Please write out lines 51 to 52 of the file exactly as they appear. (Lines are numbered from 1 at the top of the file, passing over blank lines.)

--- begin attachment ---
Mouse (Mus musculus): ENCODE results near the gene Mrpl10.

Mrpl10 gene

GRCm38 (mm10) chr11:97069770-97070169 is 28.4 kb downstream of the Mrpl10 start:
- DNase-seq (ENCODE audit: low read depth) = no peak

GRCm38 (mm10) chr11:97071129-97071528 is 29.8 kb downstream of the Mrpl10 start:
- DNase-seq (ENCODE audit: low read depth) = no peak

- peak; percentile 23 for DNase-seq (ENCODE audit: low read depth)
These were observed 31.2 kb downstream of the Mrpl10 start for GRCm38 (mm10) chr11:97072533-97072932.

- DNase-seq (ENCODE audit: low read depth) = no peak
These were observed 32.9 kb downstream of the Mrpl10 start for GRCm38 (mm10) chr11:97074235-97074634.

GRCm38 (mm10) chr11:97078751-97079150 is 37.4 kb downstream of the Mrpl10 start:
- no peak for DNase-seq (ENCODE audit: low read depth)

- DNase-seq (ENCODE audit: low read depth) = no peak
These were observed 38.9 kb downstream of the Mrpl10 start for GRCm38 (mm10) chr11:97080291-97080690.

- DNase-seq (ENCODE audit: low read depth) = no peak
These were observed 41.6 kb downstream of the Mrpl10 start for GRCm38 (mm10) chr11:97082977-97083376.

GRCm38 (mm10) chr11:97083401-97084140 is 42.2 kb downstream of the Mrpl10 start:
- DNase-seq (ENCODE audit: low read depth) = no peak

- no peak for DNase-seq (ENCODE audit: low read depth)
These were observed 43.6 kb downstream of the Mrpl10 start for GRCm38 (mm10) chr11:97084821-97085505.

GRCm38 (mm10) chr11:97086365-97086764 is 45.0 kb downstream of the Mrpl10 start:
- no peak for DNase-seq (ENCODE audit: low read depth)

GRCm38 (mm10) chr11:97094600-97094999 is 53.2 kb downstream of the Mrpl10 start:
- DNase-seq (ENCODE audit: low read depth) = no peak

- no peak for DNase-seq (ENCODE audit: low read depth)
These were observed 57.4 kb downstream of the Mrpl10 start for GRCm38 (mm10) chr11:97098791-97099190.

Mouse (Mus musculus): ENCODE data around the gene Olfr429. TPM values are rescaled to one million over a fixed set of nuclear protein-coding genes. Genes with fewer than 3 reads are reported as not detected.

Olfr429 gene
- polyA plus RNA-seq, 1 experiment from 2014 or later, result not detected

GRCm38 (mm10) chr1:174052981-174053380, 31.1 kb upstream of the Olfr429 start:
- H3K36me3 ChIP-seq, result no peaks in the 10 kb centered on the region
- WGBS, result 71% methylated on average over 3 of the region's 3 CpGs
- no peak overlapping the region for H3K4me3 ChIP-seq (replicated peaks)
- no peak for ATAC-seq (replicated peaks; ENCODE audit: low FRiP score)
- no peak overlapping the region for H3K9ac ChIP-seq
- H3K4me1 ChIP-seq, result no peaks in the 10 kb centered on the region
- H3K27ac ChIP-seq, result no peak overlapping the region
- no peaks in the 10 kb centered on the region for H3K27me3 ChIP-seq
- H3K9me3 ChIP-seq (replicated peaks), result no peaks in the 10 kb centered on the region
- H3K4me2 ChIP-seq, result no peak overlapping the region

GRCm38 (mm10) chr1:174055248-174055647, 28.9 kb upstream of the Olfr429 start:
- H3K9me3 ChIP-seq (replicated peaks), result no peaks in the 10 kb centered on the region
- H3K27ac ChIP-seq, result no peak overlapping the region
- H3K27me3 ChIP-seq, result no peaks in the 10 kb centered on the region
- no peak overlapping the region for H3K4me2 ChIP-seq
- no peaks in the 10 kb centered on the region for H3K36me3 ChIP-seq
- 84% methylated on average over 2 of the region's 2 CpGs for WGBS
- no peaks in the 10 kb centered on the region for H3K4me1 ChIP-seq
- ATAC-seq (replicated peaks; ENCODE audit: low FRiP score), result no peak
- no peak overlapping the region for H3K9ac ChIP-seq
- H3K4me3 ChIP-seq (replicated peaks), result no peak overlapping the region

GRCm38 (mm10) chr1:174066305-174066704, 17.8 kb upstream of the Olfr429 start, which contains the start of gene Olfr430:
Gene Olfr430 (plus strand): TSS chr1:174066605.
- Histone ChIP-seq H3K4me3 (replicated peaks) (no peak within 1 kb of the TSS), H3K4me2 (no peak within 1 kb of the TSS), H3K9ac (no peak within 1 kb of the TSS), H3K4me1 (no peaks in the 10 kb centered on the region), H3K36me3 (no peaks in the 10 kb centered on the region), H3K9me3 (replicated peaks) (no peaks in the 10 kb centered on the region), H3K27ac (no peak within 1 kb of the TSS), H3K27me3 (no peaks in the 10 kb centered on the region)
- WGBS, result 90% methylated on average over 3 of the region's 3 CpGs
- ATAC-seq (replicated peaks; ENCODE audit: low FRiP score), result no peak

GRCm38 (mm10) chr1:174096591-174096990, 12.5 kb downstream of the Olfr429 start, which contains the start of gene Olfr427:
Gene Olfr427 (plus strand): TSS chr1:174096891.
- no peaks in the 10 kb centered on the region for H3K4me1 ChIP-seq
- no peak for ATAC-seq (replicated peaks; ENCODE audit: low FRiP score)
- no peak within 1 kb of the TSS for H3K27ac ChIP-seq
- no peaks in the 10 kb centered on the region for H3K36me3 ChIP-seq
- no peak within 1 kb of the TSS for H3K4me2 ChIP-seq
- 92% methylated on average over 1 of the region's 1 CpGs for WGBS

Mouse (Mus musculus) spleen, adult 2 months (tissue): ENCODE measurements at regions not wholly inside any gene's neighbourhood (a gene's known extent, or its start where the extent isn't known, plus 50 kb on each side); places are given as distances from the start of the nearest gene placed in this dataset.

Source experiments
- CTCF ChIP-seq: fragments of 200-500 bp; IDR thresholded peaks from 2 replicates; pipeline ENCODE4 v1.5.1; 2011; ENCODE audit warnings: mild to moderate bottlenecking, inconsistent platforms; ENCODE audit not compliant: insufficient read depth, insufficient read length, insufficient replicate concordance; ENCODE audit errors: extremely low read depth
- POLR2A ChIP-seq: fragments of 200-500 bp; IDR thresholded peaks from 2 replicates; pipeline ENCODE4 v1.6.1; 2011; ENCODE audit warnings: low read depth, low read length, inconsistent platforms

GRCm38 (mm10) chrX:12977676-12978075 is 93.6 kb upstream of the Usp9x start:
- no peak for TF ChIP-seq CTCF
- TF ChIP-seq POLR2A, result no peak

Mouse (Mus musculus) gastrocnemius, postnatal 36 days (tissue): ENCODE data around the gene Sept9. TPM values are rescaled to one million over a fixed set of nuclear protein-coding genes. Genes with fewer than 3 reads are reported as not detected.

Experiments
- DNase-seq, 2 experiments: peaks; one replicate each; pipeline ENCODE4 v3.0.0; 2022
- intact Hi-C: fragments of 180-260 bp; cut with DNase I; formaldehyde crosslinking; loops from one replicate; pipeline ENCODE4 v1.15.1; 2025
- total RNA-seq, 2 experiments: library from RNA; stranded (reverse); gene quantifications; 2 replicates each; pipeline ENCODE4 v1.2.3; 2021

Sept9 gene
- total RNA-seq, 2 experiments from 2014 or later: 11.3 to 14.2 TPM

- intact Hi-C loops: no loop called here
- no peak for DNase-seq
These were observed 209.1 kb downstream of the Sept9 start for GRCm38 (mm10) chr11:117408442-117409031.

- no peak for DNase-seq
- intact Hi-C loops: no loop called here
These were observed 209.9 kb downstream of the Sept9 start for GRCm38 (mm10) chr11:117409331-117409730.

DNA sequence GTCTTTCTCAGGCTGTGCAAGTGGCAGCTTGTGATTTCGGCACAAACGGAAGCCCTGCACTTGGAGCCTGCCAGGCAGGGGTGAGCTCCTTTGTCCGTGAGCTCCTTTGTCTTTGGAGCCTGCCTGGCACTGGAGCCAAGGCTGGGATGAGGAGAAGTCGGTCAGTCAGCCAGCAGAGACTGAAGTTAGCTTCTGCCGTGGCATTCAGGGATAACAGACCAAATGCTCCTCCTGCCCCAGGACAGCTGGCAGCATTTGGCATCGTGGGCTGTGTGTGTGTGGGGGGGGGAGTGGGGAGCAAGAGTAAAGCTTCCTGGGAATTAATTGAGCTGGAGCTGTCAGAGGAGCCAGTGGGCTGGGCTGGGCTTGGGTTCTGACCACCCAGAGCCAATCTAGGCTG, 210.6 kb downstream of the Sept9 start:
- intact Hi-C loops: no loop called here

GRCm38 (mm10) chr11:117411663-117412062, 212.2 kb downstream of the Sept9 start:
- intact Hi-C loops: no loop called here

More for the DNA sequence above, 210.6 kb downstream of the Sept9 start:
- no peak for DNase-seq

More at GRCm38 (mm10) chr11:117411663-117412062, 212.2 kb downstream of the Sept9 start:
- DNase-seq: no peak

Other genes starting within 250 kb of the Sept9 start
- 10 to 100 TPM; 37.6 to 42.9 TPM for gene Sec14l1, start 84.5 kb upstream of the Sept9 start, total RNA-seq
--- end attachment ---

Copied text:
- H3K4me3 ChIP-seq (replicated peaks), result no peak overlapping the region

GRCm38 (mm10) chr1:174066305-174066704, 17.8 kb upstream of the Olfr429 start, which contains the start of gene Olfr430: